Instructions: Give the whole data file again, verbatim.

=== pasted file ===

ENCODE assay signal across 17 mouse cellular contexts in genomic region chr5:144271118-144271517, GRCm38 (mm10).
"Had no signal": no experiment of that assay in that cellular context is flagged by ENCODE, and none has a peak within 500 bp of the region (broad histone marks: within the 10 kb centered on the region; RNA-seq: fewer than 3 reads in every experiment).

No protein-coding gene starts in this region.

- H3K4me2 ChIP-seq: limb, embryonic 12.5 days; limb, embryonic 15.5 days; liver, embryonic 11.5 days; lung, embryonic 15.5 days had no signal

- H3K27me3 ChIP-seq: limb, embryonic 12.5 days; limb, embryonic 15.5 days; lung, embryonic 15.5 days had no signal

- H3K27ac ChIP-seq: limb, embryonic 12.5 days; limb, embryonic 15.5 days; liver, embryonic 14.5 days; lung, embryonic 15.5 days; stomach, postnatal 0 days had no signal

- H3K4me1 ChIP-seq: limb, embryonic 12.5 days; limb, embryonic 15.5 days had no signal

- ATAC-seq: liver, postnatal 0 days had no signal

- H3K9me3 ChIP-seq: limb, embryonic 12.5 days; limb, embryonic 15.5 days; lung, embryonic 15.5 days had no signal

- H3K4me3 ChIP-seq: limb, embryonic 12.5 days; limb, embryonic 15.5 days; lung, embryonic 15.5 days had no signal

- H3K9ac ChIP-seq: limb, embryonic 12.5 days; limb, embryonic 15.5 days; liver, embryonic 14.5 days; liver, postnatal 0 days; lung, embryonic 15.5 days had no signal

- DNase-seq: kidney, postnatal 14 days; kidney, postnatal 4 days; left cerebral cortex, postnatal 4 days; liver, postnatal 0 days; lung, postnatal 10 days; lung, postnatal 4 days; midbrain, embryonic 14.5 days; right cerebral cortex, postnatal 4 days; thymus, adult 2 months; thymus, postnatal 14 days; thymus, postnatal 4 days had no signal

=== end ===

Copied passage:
ENCODE assay signal across 17 mouse cellular contexts in genomic region chr5:144271118-144271517, GRCm38 (mm10).
"Had no signal": no experiment of that assay in that cellular context is flagged by ENCODE, and none has a peak within 500 bp of the region (broad histone marks: within the 10 kb centered on the region; RNA-seq: fewer than 3 reads in every experiment).

No protein-coding gene starts in this region.

- H3K4me2 ChIP-seq: limb, embryonic 12.5 days; limb, embryonic 15.5 days; liver, embryonic 11.5 days; lung, embryonic 15.5 days had no signal

- H3K27me3 ChIP-seq: limb, embryonic 12.5 days; limb, embryonic 15.5 days; lung, embryonic 15.5 days had no signal

- H3K27ac ChIP-seq: limb, embryonic 12.5 days; limb, embryonic 15.5 days; liver, embryonic 14.5 days; lung, embryonic 15.5 days; stomach, postnatal 0 days had no signal

- H3K4me1 ChIP-seq: limb, embryonic 12.5 days; limb, embryonic 15.5 days had no signal

- ATAC-seq: liver, postnatal 0 days had no signal

- H3K9me3 ChIP-seq: limb, embryonic 12.5 days; limb, embryonic 15.5 days; lung, embryonic 15.5 days had no signal

- H3K4me3 ChIP-seq: limb, embryonic 12.5 days; limb, embryonic 15.5 days; lung, embryonic 15.5 days had no signal

- H3K9ac ChIP-seq: limb, embryonic 12.5 days; limb, embryonic 15.5 days; liver, embryonic 14.5 days; liver, postnatal 0 days; lung, embryonic 15.5 days had no signal

- DNase-seq: kidney, postnatal 14 days; kidney, postnatal 4 days; left cerebral cortex, postnatal 4 days; liver, postnatal 0 days; lung, postnatal 10 days; lung, postnatal 4 days; midbrain, embryonic 14.5 days; right cerebral cortex, postnatal 4 days; thymus, adult 2 months; thymus, postnatal 14 days; thymus, postnatal 4 days had no signal